More people “are getting this” – they are taking note of extreme weather, hurricanes, wildfires and tornados, Orts added. But human beings are nevertheless “not set up” well to deal with more distant threats. Ultimately, somebody will find a way to short climate change in the markets and “will make a lot of money when the markets crash. But you’re making a lot of money at the end of the world. You’re making a lot of money in a terrible way.”

Finding the right role

Such reasoning contributes to central bankers joining academics, non-profits and politicians of different stripes and wanting to make transition plans now. The debate is increasing about what the proper role of central banks and financial regulators should be regarding climate change, said Campiglio. “[Are climate] interventions … within their mandates or not?” Another problem is that, so far, there is no macro-financial model available to represent the “transition dynamic, decarbonization pathways and financial variables.”

The potential financial risks are huge, Orts noted. In insurance and re-insurance, for example, “what happens to real estate valuations” with sea level rises and huge storms?

If investors respond to climate change "in a forward-looking manner, then this becomes a smooth transition. If they suddenly all realize they are heavily exposed and all try to sell at once, then we’re back to financial crisis mode.”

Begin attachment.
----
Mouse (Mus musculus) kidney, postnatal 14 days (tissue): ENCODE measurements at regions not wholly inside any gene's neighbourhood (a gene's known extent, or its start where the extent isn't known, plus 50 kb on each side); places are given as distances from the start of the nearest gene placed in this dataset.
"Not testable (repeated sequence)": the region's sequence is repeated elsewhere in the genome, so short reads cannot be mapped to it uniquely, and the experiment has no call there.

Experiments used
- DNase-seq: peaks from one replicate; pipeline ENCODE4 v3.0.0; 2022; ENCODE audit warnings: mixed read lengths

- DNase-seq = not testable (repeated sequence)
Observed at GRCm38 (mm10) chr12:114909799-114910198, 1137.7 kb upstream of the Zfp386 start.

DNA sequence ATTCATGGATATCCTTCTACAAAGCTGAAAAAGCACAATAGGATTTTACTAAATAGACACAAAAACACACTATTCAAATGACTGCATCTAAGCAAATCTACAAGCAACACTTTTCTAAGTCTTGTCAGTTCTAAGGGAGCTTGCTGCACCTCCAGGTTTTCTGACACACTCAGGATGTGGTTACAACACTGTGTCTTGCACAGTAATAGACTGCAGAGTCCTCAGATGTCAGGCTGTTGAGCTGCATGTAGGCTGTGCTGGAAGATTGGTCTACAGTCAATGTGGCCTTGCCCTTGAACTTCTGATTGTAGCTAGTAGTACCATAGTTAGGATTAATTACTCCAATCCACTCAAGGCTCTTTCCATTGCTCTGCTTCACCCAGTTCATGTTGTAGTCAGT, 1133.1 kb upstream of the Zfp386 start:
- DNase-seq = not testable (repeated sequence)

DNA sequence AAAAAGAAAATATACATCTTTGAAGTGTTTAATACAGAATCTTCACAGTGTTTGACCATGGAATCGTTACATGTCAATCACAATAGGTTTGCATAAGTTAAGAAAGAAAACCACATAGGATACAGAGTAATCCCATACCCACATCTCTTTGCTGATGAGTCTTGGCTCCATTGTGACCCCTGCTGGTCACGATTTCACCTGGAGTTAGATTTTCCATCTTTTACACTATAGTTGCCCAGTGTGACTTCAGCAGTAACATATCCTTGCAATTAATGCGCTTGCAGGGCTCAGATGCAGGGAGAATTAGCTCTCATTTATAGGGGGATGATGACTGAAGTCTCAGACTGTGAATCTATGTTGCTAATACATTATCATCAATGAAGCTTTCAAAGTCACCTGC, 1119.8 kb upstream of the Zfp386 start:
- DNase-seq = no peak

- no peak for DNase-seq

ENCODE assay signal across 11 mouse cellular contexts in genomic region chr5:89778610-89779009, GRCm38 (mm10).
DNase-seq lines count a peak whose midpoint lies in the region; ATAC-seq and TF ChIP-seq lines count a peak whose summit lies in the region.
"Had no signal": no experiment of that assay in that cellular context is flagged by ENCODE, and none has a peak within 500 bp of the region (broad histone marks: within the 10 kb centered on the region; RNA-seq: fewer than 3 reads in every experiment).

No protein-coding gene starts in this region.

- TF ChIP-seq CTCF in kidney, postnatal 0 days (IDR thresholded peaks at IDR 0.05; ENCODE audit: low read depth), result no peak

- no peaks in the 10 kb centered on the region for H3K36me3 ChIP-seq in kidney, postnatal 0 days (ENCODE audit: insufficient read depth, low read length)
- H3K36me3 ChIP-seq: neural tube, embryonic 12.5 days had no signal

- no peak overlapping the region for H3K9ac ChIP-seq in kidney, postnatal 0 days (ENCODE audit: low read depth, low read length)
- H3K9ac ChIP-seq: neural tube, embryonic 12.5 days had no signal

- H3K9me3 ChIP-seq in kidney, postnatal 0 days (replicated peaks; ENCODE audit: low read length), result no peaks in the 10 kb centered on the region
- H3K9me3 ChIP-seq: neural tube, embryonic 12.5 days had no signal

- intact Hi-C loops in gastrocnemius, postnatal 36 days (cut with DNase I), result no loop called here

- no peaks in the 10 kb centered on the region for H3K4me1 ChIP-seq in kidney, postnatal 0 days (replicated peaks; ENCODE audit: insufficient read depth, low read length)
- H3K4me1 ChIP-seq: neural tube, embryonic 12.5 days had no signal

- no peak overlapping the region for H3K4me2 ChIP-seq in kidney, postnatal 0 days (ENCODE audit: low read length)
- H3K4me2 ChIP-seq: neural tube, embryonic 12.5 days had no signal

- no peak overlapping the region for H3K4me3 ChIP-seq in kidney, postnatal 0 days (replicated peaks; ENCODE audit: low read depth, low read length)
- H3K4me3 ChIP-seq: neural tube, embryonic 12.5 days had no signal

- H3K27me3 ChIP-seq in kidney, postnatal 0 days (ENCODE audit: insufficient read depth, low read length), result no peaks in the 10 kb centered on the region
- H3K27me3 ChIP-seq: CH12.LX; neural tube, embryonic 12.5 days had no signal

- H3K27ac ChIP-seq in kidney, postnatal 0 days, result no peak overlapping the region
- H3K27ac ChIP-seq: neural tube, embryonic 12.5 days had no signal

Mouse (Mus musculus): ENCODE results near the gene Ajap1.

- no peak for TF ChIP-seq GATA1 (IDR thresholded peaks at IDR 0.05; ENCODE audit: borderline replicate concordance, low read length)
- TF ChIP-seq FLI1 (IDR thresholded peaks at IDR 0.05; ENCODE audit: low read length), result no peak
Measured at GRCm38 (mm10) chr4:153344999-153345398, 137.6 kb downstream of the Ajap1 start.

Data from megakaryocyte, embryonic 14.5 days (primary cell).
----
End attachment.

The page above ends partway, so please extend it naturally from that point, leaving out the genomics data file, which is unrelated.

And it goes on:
Emanuele Campiglio

Liability risk probably gets the least attention, but it’s becoming more relevant, Campiglio noted. More and more lawsuits are being filed over liability issues by shareholders against companies and by local authorities against fossil fuel firms. So far, it’s unclear how the judicial system will treat these cases, he added.

But over time, investors might shift investment towards areas with fewer climate risks. “If they do it in a forward-looking manner, then this becomes a smooth transition. If they suddenly all realize for some reason that they are heavily exposed and they all try to sell at once, then we’re back to the financial crisis mode,” Campiglio said.

The point of the financial system is stability of human civilization, not just finances, Orts noted. Central bankers must move out of the comfort zone of familiar financial analysis models; they need to “actually take a position on how policy makers [should] handle this” If they don’t, then we are heading “for a financial crash.”

As for banks themselves, Campiglio added, “I don’t expect banks to reform from within. I would like central banks to be more active in steering them.”

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Related topics:
Climate ChangeFinancial and Monetary SystemsBanking and Capital MarketsEconomic Progress